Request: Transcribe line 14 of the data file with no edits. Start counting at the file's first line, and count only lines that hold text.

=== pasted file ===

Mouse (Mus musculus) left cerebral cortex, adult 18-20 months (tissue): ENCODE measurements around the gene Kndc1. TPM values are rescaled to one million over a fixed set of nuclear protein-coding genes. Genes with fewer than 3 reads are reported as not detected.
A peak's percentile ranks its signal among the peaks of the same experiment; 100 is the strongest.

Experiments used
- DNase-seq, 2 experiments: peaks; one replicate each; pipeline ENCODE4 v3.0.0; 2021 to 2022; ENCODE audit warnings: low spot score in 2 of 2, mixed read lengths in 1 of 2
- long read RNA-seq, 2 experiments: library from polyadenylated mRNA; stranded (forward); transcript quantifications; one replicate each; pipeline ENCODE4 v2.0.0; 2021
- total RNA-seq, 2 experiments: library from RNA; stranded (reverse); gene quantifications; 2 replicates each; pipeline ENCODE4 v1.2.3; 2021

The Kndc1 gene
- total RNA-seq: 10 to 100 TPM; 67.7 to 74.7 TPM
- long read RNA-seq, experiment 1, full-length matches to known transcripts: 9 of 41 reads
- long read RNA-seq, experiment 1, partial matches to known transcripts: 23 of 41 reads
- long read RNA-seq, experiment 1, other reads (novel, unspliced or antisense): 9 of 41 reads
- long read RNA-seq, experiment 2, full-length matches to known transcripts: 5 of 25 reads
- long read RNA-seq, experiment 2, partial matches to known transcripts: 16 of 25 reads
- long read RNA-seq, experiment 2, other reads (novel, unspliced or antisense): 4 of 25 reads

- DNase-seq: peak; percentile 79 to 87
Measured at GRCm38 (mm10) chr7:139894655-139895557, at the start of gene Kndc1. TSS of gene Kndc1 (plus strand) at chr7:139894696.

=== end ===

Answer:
- long read RNA-seq, experiment 2, other reads (novel, unspliced or antisense): 4 of 25 reads